La Sagrada Familia photo by Enrico Perini

Book Review: Origin

I will forever remain a Dan Brown fan, and a large part of my contributing to his fandom is due to the consistency of his writing style and the themes he brings up in an engaging and thrilling way. It is not Brown’s style to be convoluting or overly complex in his storytelling. He has subplots going in parallel to the main plot, but nothing that will make readers lose track of what happened last to whichever character. It’s a simple good-guy-vs-evil-religious-nut kind of novel.

Origin is no different than his previous works in this regard, to some readers’ dismay. Professor Langdon finds himself in the middle of a mystery murder and races through time and historical towns to find the answer to the classic “Who dun it?” question. I love this setting – Barcelona, Spain – and feel compelled to visit it as soon as plane tickets come down. Just look at this beautiful La Sagrada Familia basilica that is STILL in the works to this modern day since 135 years ago!  Continue reading

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Book Review: Ready Player One

This one was very easy to get into, and by goodness, it’s being turned into a movie as we type! Front the beginning, I was sucked into this gloom, gray, dirty, dusty world, and as a new world, it was captivating! I mean, there is no more meaning to life than the one we’ve created in the virtual world, isn’t it? Ernest Cline’s new world was one I could easily imagine – the feeling is similar for me while reading The Giver or Hunger Games. It was a dreary one, and Cline gave this dystopia a new take with nostagic video games.

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Mind you, I never played video games longer than 30 minutes. I’ve never owned a console until I turned eleven (I think), and that was only a Game Boy Advanced. Computer or other TV games, I never got into them and didn’t bother trying to ask my parents to buy it for me. I also didn’t have anyone to play with.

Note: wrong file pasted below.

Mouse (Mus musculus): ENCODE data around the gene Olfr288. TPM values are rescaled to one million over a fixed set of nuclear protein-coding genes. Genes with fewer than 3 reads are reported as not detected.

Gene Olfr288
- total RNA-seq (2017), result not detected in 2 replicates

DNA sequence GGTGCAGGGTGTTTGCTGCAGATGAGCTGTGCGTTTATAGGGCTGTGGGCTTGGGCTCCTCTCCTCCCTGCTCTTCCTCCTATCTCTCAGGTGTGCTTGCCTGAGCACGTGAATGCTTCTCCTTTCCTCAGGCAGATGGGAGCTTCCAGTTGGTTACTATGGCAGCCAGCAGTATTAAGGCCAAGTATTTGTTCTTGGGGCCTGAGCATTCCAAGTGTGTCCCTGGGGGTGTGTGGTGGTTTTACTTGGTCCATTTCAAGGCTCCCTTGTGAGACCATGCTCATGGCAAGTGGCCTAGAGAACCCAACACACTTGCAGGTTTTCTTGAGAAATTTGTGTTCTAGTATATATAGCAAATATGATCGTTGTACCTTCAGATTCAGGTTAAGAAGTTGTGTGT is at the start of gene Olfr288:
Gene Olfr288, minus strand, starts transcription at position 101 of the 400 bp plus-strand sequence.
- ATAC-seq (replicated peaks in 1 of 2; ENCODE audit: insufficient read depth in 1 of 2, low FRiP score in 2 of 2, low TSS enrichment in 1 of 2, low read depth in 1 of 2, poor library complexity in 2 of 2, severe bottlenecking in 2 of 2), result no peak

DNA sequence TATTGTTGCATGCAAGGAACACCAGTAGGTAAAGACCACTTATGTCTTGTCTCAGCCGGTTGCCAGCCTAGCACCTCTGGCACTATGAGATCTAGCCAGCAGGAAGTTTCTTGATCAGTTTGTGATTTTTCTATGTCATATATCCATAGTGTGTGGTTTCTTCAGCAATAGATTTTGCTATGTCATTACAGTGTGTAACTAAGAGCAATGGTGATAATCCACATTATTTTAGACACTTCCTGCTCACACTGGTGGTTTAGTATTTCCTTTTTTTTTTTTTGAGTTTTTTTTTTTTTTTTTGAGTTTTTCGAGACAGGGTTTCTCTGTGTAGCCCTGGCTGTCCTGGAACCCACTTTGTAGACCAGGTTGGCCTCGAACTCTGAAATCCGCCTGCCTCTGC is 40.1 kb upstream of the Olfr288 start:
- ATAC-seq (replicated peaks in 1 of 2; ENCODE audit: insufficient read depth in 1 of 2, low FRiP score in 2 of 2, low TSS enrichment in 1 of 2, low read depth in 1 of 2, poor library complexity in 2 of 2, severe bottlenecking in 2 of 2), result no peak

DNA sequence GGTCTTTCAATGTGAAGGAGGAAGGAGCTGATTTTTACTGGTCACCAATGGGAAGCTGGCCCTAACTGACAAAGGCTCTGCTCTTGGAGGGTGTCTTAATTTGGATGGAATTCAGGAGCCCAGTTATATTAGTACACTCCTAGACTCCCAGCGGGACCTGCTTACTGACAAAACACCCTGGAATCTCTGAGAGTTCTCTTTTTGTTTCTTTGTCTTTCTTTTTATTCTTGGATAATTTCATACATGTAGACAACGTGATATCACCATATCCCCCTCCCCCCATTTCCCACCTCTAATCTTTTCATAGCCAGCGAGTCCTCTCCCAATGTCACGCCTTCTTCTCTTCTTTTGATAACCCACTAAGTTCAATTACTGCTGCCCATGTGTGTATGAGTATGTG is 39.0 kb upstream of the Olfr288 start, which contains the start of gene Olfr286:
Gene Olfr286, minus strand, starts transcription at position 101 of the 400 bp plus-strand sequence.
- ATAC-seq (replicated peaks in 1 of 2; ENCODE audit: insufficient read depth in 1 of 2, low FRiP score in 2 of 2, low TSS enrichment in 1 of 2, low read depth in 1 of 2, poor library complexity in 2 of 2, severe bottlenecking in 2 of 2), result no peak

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Not here to crush dreams, but to crush entropy

Chaos begone!

Very good read on Medium by Rands about project managers and the need for them when your company is growing a tad too big. Don’t be afraid to slim down on your responsibilities to what you really need to be doing (for instance, managing code, not people). A good project manager will be able to provide clarity amongst all the moving pieces because that is what they are there to do. They have the big picture view of where everything is and what’s going on so you can focus on what you are best at.

A good project manager is one who elegantly and deftly handles information. They know what structured meetings need to exist to gather information; they artfully understand how to gather additional essential information in the hallways; and they instinctively manage to move that gathered information to the right people and the right teams at the right time.

Source: https://medium.com/@rands/entropy-crushers-fd552252dfff#.dduq017qe

Project Management – Manage Wha??

You would be person #5 who I have told that I got a “promotion” at work this past January! (!!!!) I put quotations around promotion because it wasn’t a direct move up the work ladder, but more a sideways leap into a different team and a completely new role. I gain a lot more responsibility, and I’m hungry for it.

I’m now a project manager at my start-up! Way to go me! *pats self on back*

The position encompasses working with other project managers, engineers, and some business partners down the road. Because of how different this job is compared to my previous duties, I am trying to get myself into a mindset of ultimate learning. Learning at work from my new colleagues and learning at home on my own with the textbook I borrowed, “A Guide to the Project Management Body of Knowledge (PMBOK)”. There’s a whole line of published materials on this kind of stuff, and it may strike someone to find that there’s so much you can write about how to manage projects. I don’t know if this will lead me to certification, but it’s a start to moving forward in my career.

I haven’t done this much learning since college! Kind of exciting, really.

May 1944 – Little House

It’s not the transmitter. Etienne is wrong. It was not the radio the German was interested in. It was something else, something he thought only she might know about. And he heard what he wanted to hear. She answered his one question after all.

Just a dumb model of this town.

-Page 426 of All the Light We Cannot See